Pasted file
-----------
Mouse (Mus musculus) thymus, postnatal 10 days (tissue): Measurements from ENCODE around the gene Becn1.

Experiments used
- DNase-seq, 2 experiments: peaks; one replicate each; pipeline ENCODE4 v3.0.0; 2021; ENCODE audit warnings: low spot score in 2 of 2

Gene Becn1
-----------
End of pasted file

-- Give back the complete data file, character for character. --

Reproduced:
Mouse (Mus musculus) thymus, postnatal 10 days (tissue): Measurements from ENCODE around the gene Becn1.

Experiments used
- DNase-seq, 2 experiments: peaks; one replicate each; pipeline ENCODE4 v3.0.0; 2021; ENCODE audit warnings: low spot score in 2 of 2

Gene Becn1